letting them know that I love them and all I strive for is giving them a better
future than what I can offer them right now. I want them to have a big bank
account because I know by lesson that it’s a fact that money makes life easier,
even though it doesn’t make you happy it sure can show you how or where to go
in order to reach that happiness! True story, like it or love it.
Being a wife of an African raised man and working in a branch where you either work hard or go home has been the biggest challenge to be honest. We are raised differently and therefore we also see things differently. We are learning as we go and I couldn’t have a better sidekick than my husband. He sure fills the shoes of a great mum when I am away. He does it so good at times and I even worry that our kids will have more love for him than me!
Bt: How many top fashion events did you participate in and do you work with top fashioners?
Aysha: I have been in a few, but most of the times I created events for others and let them take the credit for it while I chased some checks and took my time to learn more about the business. But my first solo event is coming soon! Yes, I have worked with some famous Swedish photographers, dancers and artists. My most famous person so far would be the Swedish award winning actress Haddy Jallow, whom also is a close friend and someone you should interview! I got much new collaboration with both famous and non-famous brands and persons. God willing, this year will be a good year for me business wise.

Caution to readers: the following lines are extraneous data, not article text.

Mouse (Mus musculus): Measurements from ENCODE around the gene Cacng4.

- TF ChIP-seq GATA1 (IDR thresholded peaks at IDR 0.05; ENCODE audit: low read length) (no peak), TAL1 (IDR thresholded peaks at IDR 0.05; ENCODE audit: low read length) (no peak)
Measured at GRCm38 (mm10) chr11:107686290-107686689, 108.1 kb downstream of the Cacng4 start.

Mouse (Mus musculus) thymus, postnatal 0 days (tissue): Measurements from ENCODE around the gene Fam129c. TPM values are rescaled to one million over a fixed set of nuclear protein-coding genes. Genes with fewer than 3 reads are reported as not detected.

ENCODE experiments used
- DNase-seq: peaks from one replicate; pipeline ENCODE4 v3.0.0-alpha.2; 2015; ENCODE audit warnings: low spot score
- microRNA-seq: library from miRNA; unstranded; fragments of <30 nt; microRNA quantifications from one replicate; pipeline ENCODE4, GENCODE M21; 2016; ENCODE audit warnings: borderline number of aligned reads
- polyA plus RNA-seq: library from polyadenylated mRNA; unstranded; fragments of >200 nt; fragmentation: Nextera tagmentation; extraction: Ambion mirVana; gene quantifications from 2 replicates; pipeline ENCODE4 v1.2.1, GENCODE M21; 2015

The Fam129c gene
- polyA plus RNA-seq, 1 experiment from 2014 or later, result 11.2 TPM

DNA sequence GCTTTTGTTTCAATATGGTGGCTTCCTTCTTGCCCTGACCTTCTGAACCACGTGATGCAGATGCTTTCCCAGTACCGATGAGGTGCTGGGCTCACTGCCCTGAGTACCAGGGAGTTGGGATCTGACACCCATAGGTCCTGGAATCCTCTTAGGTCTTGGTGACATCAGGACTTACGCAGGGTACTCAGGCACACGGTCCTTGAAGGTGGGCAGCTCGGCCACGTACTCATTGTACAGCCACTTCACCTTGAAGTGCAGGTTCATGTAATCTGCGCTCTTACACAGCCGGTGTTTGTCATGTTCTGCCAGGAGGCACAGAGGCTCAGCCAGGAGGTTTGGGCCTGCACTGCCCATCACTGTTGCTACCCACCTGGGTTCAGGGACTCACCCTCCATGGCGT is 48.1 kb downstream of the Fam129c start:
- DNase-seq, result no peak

Bt:Aysha, have you produced any talented models yet through your creation or artistic job? If yes, who are these models?
Aysha: No, I have not. Although I am a mentor to some models and soon one of those will be seen in various events and adverts!
I mostly focus on myself right now, to label myself as a stylist, event manager and PR [Public Relation] agent. But I love helping people so I keep it as a side project for whenever I got some free time!
Bt: I am made to understand that you are currently warming up for your first ever solo fashion show in Sweden which is expected to be attended by top notch fashioners of the world. What is the inspiration for this initiative and what do you hope to achieve at the end of the day?
Aysha: Yeah, you are right and the event is named
SoFashion-SoAysha; Pink & Purple, in honor of a lovely lady that owns the
venue where I will be having the event. I am so excited about it and I am
getting great response from different angels and above! It’s a so called mingle event where we (I and my sponsors)
will give them a sneak peak at my recently made portfolio and launch my new
improved website including my web-shop. I will be having a minor fashion show
and some real models that will act as dolls, and stand still for hours!